ALL 34 golden retrievers at a West Somerset visitor attraction have been removed after RSPCA and police officers swooped to serve a warrant.

The action came after Somerset Council announced it had revoked a licence for the Golden Retriever Experience (GRE), near Carhampton.

Revocation took immediate effect on the grounds of ‘protecting the welfare of the animals as well as breaching license conditions and regulations’.

 Golden Retriever Experience Carhampton Exmoor
Petting some of the Golden Retriever Experience pack. PHOTO: GRE.

GRE was founded in 2017 by Kennel Club accredited breeders Nicolas Grant-St James and his singer-songwriter daughter Lauren St James, and first licensed in May, 2023.

It offered personal encounters with its pack of dogs.

Somerset Council said licensing officers visited GRE and found several licence condition breaches after the RSPCA shared concerns.

An RSPCA spokesperson told the Free Press: “Officers attended the business location alongside Avon and Somerset Police who were carrying out a warrant.

“An investigation is now ongoing so we cannot go into any further detail at this time.

“We are grateful to people who report their concerns to us but we cannot comment any further as we are unable to discuss ongoing inquiries about specific individuals and what action may be taken.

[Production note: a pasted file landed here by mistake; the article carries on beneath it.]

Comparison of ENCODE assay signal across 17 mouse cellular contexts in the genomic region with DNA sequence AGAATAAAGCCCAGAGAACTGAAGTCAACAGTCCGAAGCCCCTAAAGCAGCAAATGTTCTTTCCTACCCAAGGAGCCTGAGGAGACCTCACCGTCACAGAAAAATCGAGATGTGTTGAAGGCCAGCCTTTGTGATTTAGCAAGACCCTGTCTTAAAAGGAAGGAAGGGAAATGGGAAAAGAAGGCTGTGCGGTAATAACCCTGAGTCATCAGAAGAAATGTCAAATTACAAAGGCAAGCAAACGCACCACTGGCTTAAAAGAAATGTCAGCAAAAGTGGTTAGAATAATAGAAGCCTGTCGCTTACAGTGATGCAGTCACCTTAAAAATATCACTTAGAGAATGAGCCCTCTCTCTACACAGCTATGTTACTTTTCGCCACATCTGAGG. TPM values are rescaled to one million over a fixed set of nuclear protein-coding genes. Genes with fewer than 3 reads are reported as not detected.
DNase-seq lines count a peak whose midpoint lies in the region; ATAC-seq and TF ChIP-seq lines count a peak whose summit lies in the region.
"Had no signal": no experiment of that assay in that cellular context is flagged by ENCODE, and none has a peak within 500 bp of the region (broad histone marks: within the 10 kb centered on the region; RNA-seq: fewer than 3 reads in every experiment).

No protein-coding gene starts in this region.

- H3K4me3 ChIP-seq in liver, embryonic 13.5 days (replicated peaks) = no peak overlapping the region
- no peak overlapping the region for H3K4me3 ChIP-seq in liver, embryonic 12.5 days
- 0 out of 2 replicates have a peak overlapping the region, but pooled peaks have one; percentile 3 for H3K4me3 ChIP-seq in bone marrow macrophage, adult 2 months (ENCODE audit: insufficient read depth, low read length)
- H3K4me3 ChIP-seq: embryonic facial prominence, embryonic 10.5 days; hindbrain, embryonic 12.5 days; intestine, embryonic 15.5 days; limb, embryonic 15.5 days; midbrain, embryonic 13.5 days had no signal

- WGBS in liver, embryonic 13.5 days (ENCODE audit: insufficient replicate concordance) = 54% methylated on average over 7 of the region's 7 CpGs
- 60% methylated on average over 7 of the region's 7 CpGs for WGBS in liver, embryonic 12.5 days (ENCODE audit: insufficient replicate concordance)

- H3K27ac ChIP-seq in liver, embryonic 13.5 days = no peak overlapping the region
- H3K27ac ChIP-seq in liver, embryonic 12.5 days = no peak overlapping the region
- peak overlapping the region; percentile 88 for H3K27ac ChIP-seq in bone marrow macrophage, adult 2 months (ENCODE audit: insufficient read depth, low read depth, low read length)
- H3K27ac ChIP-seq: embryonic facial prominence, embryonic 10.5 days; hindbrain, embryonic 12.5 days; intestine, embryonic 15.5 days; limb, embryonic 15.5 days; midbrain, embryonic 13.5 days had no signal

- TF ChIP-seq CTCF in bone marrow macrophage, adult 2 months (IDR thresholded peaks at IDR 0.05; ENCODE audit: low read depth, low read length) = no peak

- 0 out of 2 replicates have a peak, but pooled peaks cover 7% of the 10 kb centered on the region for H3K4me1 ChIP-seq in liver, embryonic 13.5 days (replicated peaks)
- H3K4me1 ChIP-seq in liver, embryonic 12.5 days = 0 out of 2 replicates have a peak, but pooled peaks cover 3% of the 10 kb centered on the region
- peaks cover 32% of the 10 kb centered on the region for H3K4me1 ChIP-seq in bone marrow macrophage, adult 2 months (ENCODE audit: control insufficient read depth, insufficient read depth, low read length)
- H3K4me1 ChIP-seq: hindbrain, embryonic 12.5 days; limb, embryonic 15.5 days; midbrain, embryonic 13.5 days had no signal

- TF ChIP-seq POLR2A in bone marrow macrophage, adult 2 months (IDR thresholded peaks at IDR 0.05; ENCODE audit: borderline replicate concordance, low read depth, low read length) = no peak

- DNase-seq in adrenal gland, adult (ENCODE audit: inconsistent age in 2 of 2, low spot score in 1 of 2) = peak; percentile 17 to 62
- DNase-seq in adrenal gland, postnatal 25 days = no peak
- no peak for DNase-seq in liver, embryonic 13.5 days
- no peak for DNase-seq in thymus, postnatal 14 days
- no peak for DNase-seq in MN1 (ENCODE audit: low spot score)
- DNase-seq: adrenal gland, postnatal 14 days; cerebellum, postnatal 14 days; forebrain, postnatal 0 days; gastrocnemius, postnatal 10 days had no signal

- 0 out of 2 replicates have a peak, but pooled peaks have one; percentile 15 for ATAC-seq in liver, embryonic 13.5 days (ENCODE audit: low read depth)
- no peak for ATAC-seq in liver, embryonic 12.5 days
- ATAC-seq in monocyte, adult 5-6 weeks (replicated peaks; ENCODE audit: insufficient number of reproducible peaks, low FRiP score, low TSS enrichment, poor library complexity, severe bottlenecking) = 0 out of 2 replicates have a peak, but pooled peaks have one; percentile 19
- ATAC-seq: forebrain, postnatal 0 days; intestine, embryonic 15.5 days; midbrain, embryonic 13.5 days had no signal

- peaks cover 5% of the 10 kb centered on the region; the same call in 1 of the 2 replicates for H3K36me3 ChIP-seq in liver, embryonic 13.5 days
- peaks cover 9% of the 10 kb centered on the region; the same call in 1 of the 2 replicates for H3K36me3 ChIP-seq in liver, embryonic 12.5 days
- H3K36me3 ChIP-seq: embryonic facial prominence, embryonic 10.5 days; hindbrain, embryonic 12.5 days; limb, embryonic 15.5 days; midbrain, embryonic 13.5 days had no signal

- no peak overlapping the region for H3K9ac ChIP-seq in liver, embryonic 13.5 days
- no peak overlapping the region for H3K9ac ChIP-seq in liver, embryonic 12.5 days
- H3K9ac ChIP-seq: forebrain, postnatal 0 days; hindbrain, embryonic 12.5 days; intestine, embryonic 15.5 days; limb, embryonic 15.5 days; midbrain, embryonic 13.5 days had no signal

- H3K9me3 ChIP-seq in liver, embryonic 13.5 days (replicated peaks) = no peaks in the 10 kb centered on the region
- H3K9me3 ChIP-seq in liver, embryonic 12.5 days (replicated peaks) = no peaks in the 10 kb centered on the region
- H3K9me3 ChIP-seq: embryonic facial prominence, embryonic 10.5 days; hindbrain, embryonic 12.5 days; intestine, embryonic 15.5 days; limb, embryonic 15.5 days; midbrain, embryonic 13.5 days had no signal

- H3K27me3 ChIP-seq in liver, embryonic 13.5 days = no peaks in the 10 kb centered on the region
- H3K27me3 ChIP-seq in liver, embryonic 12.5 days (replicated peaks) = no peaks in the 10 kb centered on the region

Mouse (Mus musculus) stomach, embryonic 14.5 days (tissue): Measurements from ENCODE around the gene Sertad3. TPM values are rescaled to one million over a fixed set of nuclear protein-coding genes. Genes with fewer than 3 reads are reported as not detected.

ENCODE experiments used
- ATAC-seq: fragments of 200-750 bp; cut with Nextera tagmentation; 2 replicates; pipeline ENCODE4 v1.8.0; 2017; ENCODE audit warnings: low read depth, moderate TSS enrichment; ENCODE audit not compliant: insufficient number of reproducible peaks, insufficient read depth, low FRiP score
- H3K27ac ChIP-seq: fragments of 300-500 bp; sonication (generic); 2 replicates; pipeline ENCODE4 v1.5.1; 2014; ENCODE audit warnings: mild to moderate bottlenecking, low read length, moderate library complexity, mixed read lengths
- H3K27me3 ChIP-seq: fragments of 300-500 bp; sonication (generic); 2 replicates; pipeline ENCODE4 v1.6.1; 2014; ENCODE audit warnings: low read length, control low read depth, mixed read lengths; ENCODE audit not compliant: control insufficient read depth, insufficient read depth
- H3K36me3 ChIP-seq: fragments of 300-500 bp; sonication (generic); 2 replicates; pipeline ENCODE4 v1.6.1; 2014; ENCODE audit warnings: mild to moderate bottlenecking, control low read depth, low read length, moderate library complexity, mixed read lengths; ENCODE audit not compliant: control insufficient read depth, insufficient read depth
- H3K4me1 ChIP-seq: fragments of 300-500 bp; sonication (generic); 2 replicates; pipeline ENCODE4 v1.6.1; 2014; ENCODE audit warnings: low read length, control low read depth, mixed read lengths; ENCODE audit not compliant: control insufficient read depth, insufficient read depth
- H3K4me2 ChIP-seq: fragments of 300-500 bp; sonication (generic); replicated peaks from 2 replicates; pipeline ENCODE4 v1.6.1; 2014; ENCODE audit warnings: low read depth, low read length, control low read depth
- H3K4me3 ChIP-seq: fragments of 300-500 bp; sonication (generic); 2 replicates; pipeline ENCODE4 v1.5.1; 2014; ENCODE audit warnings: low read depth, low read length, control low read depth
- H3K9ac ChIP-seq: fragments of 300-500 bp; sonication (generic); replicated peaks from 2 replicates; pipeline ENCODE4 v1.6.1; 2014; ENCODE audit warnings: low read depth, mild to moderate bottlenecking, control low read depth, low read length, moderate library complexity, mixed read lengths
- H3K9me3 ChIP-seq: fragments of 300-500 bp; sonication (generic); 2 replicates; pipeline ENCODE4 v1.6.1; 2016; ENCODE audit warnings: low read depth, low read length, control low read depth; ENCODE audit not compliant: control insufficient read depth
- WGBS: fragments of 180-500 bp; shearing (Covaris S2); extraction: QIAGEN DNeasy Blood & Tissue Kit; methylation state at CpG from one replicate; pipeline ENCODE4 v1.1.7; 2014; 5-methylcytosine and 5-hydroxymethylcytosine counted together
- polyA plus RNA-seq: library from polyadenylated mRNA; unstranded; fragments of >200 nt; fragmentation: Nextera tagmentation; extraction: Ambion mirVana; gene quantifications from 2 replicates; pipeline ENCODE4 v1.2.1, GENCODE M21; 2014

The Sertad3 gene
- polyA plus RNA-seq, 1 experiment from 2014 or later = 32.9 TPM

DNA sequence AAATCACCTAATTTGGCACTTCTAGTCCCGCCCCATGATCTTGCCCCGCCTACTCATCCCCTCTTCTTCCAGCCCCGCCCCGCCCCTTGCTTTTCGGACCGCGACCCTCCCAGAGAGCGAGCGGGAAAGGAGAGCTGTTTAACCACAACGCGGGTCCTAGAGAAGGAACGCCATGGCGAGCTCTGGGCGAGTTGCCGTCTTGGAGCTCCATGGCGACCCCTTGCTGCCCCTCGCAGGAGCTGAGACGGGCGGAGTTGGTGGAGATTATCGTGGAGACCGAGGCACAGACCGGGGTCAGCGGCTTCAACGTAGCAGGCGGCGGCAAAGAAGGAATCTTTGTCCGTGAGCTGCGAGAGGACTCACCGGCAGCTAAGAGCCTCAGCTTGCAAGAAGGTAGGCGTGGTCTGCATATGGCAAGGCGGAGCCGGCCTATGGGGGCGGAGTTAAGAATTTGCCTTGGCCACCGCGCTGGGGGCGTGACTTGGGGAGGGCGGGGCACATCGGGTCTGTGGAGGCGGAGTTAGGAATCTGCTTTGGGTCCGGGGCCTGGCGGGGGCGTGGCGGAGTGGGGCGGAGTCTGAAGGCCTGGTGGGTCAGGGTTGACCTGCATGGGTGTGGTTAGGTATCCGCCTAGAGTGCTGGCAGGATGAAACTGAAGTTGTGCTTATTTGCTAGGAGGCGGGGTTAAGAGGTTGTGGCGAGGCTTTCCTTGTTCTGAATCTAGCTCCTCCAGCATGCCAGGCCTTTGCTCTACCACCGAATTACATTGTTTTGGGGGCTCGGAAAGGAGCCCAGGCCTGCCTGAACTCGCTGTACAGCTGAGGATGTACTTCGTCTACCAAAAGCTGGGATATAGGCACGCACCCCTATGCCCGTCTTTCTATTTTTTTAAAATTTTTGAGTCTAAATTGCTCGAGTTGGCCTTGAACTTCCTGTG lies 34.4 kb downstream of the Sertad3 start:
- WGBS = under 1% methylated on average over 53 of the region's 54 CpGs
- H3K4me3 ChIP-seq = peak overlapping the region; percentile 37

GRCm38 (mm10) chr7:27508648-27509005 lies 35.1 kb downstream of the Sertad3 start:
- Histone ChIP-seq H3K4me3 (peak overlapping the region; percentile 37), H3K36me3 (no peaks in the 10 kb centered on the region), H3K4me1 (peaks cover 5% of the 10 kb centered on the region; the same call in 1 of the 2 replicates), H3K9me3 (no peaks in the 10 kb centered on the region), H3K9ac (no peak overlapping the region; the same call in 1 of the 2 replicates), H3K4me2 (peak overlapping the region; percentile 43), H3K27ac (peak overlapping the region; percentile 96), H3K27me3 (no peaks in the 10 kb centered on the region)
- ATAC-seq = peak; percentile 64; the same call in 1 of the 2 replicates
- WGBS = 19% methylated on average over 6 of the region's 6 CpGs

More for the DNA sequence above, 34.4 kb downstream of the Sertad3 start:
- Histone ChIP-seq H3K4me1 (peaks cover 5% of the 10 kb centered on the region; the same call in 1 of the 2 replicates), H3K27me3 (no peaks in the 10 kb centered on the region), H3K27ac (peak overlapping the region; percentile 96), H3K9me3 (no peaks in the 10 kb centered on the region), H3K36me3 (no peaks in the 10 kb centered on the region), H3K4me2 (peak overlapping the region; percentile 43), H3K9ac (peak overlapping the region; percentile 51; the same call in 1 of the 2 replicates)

“We understand how frustrating that is for animal lovers, but releasing information could prejudice a future investigation or could lead to us being fined.”

The warrant, which allows for the potential of a future prosecution, was issued by the constabulary after the RSPCA exercised its right to ask for police support in circumstances where there were animal welfare concerns which required access.

GRE specialises in the therapeutic needs of children and adults with all forms of learning, social, and behavioural disabilities, including autism and other associated conditions.

The Free Press became aware last month that the RSPCA had been asked to help re-home some of the centre’s golden retrievers due to welfare concerns.

The South Western Golden Retriever Club said it had been asked to help with the re-homing but was aware of the RSPCA involvement and so initially left it to the charity.

A club spokesperson said: “We have lots of wonderful homes waiting for a well socialised, well reared dog needing a new home.

“We would advise anybody looking for a rescue golden to come through the correct channels and contact us rather than re-home via a Facebook advert.”

A Somerset Council spokesperson said: “This case shows that breaching licensing rules and failing to properly look after animals has consequences and that we have staff who will act quickly and make tough decisions when necessary.”

Former GRE staff were said to have raised concerns about the conditions in which the dogs were being kept with some said to have been fighting and harming each other.

GRE has a right to appeal again the licence revocation.

Ms Grant-St James told the Free Press: “We are completely dumbfounded by this sudden decision and will be appealing against it.”

She said the RSPCA had taken the dogs to be cared for while its investigation was ongoing but they remained in GRE’s ownership.